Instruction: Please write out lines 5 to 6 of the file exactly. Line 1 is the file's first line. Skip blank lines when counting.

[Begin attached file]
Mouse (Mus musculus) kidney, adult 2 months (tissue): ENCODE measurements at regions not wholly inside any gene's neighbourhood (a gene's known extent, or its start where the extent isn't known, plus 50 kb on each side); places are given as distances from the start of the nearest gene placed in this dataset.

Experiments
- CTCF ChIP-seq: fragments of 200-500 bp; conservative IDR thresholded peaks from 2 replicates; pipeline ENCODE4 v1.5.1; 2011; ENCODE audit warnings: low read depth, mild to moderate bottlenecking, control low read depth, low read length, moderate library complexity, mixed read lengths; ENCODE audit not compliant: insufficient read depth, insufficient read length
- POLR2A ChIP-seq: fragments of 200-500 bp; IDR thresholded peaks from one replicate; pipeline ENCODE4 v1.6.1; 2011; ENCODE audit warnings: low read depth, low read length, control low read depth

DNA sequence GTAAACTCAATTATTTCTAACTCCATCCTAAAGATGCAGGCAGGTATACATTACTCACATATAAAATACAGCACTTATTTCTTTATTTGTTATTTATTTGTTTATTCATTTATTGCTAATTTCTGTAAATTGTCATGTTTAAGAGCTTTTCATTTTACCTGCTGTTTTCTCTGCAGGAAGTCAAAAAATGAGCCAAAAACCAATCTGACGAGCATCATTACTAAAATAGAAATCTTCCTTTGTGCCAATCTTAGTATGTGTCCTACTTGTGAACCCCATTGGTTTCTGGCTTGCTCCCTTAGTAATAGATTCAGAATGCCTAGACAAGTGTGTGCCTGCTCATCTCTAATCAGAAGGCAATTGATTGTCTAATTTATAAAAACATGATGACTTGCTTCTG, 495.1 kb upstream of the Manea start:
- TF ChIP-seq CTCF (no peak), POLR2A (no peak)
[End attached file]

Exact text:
DNA sequence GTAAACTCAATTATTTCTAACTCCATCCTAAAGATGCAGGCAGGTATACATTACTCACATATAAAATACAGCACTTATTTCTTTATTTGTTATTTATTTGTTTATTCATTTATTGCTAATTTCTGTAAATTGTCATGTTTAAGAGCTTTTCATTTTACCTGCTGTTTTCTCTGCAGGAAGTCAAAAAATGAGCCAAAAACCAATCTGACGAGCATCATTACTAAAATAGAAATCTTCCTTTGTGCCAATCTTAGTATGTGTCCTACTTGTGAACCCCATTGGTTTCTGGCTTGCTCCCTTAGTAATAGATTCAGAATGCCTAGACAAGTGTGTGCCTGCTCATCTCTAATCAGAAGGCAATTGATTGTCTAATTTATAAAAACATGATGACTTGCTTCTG, 495.1 kb upstream of the Manea start:
- TF ChIP-seq CTCF (no peak), POLR2A (no peak)